Tourism destination management
Date:Tourism destination management
The destination management roles comprise marketing, promotion, partnership, teambuilding and community relations. Marketing and promotion help in visitor identification, profiling and market analysis. Partnerships compare benefits of other destinations while community relations collect tourism attitudes among members. The destination management agenda involves ongoing, periodic and as-needed research. Employing classic research model ensures reliability and accuracy of Destination Research Management Process (DRMP). The research process follows the ordinary research methods. Primary research is either quantitative or qualitative done by DMO staff while secondary entails internal and external types. The research highlights the visitor profile study objectives. A survey is important to get opinions of visitors from Scotland, New Zealand, Canada, India and South Africa. The image of the destination is analyzed to determine their attributes and function. Definition of image formation agents offers broad knowledge on their operations. Brand image provides the strengths of the tourism destination alongside the attitudes of the host community. Satisfaction of exiting tourists will boost the image of the destination. The research project for product development can be people, packaging, programming and physical products. Economic impacts to Australia and New Zealand are determined through multipliers and satellite accounting. Crouch (2007) provides the theoretical model to approach competitors. Performance measurement allows DMOs to compare results, efforts, goals and plans.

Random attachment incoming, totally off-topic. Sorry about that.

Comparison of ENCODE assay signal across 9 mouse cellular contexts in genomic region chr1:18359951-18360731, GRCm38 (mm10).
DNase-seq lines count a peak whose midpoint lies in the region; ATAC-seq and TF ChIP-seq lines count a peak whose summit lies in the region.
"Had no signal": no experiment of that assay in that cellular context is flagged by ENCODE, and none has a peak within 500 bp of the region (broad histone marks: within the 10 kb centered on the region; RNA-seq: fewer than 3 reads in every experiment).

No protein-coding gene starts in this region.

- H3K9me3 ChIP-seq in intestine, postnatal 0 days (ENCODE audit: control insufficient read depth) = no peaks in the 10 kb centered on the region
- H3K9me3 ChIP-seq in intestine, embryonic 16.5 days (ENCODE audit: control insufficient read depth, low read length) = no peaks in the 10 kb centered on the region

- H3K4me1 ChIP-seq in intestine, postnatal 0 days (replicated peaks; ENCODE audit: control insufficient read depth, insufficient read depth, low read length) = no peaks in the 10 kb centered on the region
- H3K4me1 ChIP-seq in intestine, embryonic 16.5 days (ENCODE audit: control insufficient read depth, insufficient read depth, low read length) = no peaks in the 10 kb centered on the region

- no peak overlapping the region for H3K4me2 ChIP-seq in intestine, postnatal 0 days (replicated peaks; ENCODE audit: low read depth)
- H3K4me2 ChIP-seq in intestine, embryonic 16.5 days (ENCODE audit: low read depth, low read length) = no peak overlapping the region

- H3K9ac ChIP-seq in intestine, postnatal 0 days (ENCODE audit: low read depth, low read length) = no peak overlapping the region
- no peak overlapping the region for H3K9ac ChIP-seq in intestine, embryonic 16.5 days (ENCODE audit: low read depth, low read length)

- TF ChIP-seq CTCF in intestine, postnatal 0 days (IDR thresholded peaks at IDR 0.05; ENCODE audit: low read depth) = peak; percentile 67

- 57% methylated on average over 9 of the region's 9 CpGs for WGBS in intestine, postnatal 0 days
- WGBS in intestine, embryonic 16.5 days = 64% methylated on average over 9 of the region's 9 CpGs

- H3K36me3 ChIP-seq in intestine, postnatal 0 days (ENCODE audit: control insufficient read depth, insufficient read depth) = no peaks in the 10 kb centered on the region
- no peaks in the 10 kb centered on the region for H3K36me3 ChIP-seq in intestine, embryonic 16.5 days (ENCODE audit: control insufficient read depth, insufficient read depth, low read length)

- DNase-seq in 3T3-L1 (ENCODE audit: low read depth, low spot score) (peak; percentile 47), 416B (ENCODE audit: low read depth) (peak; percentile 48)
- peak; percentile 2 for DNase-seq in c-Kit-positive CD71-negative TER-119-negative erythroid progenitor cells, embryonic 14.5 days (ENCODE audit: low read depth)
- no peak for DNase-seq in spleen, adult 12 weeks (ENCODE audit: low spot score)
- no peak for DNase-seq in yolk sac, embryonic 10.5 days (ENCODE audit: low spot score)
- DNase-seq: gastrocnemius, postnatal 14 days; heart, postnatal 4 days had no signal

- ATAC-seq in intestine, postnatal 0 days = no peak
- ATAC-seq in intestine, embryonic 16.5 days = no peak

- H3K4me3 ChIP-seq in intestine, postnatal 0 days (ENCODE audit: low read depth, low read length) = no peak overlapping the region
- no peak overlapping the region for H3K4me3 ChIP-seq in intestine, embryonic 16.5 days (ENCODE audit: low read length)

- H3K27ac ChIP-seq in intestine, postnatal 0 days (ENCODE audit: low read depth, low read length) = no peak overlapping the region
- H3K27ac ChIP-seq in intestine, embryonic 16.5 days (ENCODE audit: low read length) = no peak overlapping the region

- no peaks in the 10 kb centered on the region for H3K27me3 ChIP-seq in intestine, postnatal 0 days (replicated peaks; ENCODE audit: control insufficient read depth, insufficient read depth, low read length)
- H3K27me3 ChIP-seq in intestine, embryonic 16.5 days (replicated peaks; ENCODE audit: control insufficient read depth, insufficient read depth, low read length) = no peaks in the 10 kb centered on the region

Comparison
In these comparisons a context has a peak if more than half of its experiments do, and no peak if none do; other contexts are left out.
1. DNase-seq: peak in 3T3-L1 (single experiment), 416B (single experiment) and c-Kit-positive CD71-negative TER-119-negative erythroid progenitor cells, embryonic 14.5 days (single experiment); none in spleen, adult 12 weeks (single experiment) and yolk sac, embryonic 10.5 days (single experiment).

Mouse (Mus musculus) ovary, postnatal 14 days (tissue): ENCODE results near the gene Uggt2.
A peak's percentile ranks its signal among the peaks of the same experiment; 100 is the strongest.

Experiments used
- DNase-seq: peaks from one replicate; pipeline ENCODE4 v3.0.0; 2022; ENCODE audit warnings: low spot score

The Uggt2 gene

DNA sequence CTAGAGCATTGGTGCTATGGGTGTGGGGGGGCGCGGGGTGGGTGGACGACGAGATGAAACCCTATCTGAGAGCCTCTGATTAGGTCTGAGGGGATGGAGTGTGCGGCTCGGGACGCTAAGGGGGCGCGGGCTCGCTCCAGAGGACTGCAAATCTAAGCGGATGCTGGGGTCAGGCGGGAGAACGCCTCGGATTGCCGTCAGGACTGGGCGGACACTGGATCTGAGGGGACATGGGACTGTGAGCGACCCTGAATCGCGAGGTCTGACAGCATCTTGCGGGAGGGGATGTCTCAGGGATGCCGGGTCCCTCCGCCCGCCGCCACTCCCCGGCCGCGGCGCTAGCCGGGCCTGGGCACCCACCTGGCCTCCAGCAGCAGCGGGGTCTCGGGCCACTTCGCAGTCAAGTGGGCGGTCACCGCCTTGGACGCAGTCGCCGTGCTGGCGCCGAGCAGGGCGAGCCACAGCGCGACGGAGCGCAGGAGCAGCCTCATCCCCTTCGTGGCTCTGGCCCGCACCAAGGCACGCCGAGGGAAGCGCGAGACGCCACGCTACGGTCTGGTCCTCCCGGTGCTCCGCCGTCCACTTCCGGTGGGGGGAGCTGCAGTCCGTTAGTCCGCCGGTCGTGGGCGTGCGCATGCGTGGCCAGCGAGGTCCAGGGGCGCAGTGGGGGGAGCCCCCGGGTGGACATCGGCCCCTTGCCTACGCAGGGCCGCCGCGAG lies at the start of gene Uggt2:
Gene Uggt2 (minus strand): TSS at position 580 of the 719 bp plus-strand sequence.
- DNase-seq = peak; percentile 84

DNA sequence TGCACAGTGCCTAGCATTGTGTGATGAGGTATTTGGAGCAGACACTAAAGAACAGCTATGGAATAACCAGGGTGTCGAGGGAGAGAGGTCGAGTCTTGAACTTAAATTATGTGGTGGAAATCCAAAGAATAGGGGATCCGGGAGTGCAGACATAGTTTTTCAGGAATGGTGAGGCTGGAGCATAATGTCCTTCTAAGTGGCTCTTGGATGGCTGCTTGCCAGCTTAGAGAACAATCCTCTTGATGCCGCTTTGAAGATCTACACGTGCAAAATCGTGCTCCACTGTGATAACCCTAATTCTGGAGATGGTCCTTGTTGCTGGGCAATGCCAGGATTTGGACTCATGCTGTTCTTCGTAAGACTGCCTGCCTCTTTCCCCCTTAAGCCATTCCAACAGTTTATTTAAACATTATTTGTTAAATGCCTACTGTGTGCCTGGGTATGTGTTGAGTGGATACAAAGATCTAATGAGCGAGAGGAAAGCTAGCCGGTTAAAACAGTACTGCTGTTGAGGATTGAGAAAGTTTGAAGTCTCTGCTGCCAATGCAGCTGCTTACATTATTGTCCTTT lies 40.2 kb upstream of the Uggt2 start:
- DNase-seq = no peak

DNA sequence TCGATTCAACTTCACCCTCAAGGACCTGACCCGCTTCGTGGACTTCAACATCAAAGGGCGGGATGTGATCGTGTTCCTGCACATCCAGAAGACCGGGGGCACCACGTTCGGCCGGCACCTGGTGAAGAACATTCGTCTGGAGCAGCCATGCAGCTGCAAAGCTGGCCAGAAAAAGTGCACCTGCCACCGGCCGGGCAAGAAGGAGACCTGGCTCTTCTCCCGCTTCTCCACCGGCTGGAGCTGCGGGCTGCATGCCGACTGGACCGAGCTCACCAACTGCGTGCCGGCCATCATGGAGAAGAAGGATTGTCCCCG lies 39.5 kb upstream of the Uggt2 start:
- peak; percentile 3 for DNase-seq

Destination product is the interaction of people, packages and programs. The components of the product are customer perceptions and product behavior. The tourism area life cycle starts from exploration, involvement, development, consolidation, stagnation and decline or rejuvenation. Its impact is attention to tangibles and resource allocation. The DMO can be a bystander, instigator, partner or facilitator with roles varying from specialty, history and tourism opportunities. Hard product components are people, physical products and programming while soft products are people, packaging and programming. Destination quality is important since it involves service quality, dimensions and managing dimensions. Tourism packaging adds value, efficiency, appeal and consistent quality. Programming benefits allows for active participation, new markets, attract special interest markets and adds excitement. Visitors’ information centers recommends itineraries, bookings, high per capita spending and interpretation of culture and history. I believe that the DMO has wider opportunities to catalyze sustainability, encourage operators, assure residents of continued returns and provide greater recognition to product development and engagement. Competition is intensifying hence need for recognition of tourism marketing, partnerships and product development.
Morrison A M 2009, Marketing and managing tourism destinations: Chapter Four and Five: Shutterstock, Inc.